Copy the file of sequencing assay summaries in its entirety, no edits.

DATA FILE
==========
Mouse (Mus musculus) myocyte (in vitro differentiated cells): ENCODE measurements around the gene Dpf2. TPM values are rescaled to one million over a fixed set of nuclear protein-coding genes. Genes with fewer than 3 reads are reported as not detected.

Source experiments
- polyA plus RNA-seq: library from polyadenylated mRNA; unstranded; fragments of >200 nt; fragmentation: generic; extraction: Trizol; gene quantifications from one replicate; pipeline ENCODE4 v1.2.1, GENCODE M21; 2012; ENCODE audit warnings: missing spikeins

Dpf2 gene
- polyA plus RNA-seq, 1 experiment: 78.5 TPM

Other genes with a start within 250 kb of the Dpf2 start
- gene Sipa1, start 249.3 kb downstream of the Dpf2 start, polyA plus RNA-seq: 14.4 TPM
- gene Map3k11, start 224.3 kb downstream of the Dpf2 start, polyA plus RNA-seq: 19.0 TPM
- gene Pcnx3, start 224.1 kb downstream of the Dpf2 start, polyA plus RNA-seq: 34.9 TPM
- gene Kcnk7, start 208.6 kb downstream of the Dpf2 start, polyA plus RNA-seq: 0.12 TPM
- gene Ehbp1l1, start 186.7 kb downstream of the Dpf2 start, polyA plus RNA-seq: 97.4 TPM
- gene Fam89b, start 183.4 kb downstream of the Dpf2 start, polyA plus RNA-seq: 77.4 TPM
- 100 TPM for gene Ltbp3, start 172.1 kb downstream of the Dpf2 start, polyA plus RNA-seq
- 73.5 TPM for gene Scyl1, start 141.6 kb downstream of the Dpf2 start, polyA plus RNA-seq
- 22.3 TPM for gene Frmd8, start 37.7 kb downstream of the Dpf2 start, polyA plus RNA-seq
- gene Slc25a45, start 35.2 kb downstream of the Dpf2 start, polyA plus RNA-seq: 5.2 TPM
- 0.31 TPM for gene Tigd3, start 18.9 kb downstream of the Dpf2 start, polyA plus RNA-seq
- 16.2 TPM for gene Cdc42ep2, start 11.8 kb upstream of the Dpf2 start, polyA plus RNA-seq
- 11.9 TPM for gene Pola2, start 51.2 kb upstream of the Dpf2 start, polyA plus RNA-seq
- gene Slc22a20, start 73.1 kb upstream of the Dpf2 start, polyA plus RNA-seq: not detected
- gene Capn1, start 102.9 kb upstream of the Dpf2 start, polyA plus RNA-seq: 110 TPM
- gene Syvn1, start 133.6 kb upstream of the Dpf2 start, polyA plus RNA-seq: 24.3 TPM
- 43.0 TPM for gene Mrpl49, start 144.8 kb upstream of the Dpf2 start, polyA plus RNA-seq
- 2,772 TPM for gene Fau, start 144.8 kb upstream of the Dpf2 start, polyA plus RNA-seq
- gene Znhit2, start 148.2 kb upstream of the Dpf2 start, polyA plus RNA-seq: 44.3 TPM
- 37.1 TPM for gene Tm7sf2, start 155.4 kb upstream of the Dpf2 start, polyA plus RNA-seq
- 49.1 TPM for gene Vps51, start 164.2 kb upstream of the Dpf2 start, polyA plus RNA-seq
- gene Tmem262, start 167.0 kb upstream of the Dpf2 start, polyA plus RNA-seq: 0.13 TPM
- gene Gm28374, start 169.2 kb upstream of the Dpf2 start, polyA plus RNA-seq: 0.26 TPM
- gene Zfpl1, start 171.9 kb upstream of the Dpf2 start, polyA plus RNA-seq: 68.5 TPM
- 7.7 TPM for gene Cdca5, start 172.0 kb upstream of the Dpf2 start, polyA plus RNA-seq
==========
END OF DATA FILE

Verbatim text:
Mouse (Mus musculus) myocyte (in vitro differentiated cells): ENCODE measurements around the gene Dpf2. TPM values are rescaled to one million over a fixed set of nuclear protein-coding genes. Genes with fewer than 3 reads are reported as not detected.

Source experiments
- polyA plus RNA-seq: library from polyadenylated mRNA; unstranded; fragments of >200 nt; fragmentation: generic; extraction: Trizol; gene quantifications from one replicate; pipeline ENCODE4 v1.2.1, GENCODE M21; 2012; ENCODE audit warnings: missing spikeins

Dpf2 gene
- polyA plus RNA-seq, 1 experiment: 78.5 TPM

Other genes with a start within 250 kb of the Dpf2 start
- gene Sipa1, start 249.3 kb downstream of the Dpf2 start, polyA plus RNA-seq: 14.4 TPM
- gene Map3k11, start 224.3 kb downstream of the Dpf2 start, polyA plus RNA-seq: 19.0 TPM
- gene Pcnx3, start 224.1 kb downstream of the Dpf2 start, polyA plus RNA-seq: 34.9 TPM
- gene Kcnk7, start 208.6 kb downstream of the Dpf2 start, polyA plus RNA-seq: 0.12 TPM
- gene Ehbp1l1, start 186.7 kb downstream of the Dpf2 start, polyA plus RNA-seq: 97.4 TPM
- gene Fam89b, start 183.4 kb downstream of the Dpf2 start, polyA plus RNA-seq: 77.4 TPM
- 100 TPM for gene Ltbp3, start 172.1 kb downstream of the Dpf2 start, polyA plus RNA-seq
- 73.5 TPM for gene Scyl1, start 141.6 kb downstream of the Dpf2 start, polyA plus RNA-seq
- 22.3 TPM for gene Frmd8, start 37.7 kb downstream of the Dpf2 start, polyA plus RNA-seq
- gene Slc25a45, start 35.2 kb downstream of the Dpf2 start, polyA plus RNA-seq: 5.2 TPM
- 0.31 TPM for gene Tigd3, start 18.9 kb downstream of the Dpf2 start, polyA plus RNA-seq
- 16.2 TPM for gene Cdc42ep2, start 11.8 kb upstream of the Dpf2 start, polyA plus RNA-seq
- 11.9 TPM for gene Pola2, start 51.2 kb upstream of the Dpf2 start, polyA plus RNA-seq
- gene Slc22a20, start 73.1 kb upstream of the Dpf2 start, polyA plus RNA-seq: not detected
- gene Capn1, start 102.9 kb upstream of the Dpf2 start, polyA plus RNA-seq: 110 TPM
- gene Syvn1, start 133.6 kb upstream of the Dpf2 start, polyA plus RNA-seq: 24.3 TPM
- 43.0 TPM for gene Mrpl49, start 144.8 kb upstream of the Dpf2 start, polyA plus RNA-seq
- 2,772 TPM for gene Fau, start 144.8 kb upstream of the Dpf2 start, polyA plus RNA-seq
- gene Znhit2, start 148.2 kb upstream of the Dpf2 start, polyA plus RNA-seq: 44.3 TPM
- 37.1 TPM for gene Tm7sf2, start 155.4 kb upstream of the Dpf2 start, polyA plus RNA-seq
- 49.1 TPM for gene Vps51, start 164.2 kb upstream of the Dpf2 start, polyA plus RNA-seq
- gene Tmem262, start 167.0 kb upstream of the Dpf2 start, polyA plus RNA-seq: 0.13 TPM
- gene Gm28374, start 169.2 kb upstream of the Dpf2 start, polyA plus RNA-seq: 0.26 TPM
- gene Zfpl1, start 171.9 kb upstream of the Dpf2 start, polyA plus RNA-seq: 68.5 TPM
- 7.7 TPM for gene Cdca5, start 172.0 kb upstream of the Dpf2 start, polyA plus RNA-seq